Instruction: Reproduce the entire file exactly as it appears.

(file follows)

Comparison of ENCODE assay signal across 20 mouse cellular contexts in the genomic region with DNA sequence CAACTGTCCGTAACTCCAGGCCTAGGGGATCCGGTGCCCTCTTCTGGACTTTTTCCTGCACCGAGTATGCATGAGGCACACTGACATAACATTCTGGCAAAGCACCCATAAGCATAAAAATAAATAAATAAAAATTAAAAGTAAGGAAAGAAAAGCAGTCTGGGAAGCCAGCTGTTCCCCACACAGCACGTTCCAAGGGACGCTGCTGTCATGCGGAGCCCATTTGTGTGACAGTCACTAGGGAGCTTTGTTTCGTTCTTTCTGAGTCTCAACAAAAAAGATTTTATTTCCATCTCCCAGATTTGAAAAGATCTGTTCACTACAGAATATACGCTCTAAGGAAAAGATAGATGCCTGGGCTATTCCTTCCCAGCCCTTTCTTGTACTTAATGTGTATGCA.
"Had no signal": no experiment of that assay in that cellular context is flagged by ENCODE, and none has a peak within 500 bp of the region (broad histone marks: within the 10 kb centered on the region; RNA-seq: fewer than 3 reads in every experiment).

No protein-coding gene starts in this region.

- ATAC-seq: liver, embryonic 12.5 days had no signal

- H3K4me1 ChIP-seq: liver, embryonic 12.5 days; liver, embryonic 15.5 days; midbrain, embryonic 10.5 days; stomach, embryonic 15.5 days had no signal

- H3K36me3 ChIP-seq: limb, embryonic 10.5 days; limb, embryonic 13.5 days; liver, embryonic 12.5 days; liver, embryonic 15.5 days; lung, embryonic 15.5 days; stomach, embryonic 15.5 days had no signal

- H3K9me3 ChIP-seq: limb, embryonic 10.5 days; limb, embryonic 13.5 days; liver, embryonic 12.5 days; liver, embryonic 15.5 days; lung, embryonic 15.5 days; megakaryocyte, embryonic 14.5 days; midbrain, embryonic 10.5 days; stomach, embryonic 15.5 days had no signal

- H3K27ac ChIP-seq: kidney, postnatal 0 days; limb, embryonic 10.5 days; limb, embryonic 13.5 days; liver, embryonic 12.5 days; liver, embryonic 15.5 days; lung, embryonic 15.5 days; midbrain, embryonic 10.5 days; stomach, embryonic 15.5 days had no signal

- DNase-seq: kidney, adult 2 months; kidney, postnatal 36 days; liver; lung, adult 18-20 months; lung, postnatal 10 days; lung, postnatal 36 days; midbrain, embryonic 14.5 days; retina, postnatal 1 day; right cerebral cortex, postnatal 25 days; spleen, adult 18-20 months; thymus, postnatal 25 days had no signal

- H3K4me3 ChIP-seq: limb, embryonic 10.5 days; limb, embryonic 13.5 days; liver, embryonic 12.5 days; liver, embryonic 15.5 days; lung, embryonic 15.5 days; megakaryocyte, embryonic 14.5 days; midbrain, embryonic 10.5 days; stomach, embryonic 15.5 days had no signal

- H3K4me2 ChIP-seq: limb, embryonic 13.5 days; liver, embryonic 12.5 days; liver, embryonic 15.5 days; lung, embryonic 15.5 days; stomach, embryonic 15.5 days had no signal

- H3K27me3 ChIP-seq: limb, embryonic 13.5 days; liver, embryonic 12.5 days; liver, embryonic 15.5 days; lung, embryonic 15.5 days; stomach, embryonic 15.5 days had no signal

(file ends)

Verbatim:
Comparison of ENCODE assay signal across 20 mouse cellular contexts in the genomic region with DNA sequence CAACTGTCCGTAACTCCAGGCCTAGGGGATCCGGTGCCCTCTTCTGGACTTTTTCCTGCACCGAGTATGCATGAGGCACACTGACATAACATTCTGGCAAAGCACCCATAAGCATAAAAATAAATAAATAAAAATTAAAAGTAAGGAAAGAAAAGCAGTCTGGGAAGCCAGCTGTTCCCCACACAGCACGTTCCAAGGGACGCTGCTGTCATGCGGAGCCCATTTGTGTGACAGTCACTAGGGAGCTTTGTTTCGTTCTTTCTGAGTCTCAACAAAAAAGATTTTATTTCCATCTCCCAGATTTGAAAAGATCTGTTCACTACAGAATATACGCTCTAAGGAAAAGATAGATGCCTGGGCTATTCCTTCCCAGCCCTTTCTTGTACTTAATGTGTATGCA.
"Had no signal": no experiment of that assay in that cellular context is flagged by ENCODE, and none has a peak within 500 bp of the region (broad histone marks: within the 10 kb centered on the region; RNA-seq: fewer than 3 reads in every experiment).

No protein-coding gene starts in this region.

- ATAC-seq: liver, embryonic 12.5 days had no signal

- H3K4me1 ChIP-seq: liver, embryonic 12.5 days; liver, embryonic 15.5 days; midbrain, embryonic 10.5 days; stomach, embryonic 15.5 days had no signal

- H3K36me3 ChIP-seq: limb, embryonic 10.5 days; limb, embryonic 13.5 days; liver, embryonic 12.5 days; liver, embryonic 15.5 days; lung, embryonic 15.5 days; stomach, embryonic 15.5 days had no signal

- H3K9me3 ChIP-seq: limb, embryonic 10.5 days; limb, embryonic 13.5 days; liver, embryonic 12.5 days; liver, embryonic 15.5 days; lung, embryonic 15.5 days; megakaryocyte, embryonic 14.5 days; midbrain, embryonic 10.5 days; stomach, embryonic 15.5 days had no signal

- H3K27ac ChIP-seq: kidney, postnatal 0 days; limb, embryonic 10.5 days; limb, embryonic 13.5 days; liver, embryonic 12.5 days; liver, embryonic 15.5 days; lung, embryonic 15.5 days; midbrain, embryonic 10.5 days; stomach, embryonic 15.5 days had no signal

- DNase-seq: kidney, adult 2 months; kidney, postnatal 36 days; liver; lung, adult 18-20 months; lung, postnatal 10 days; lung, postnatal 36 days; midbrain, embryonic 14.5 days; retina, postnatal 1 day; right cerebral cortex, postnatal 25 days; spleen, adult 18-20 months; thymus, postnatal 25 days had no signal

- H3K4me3 ChIP-seq: limb, embryonic 10.5 days; limb, embryonic 13.5 days; liver, embryonic 12.5 days; liver, embryonic 15.5 days; lung, embryonic 15.5 days; megakaryocyte, embryonic 14.5 days; midbrain, embryonic 10.5 days; stomach, embryonic 15.5 days had no signal

- H3K4me2 ChIP-seq: limb, embryonic 13.5 days; liver, embryonic 12.5 days; liver, embryonic 15.5 days; lung, embryonic 15.5 days; stomach, embryonic 15.5 days had no signal

- H3K27me3 ChIP-seq: limb, embryonic 13.5 days; liver, embryonic 12.5 days; liver, embryonic 15.5 days; lung, embryonic 15.5 days; stomach, embryonic 15.5 days had no signal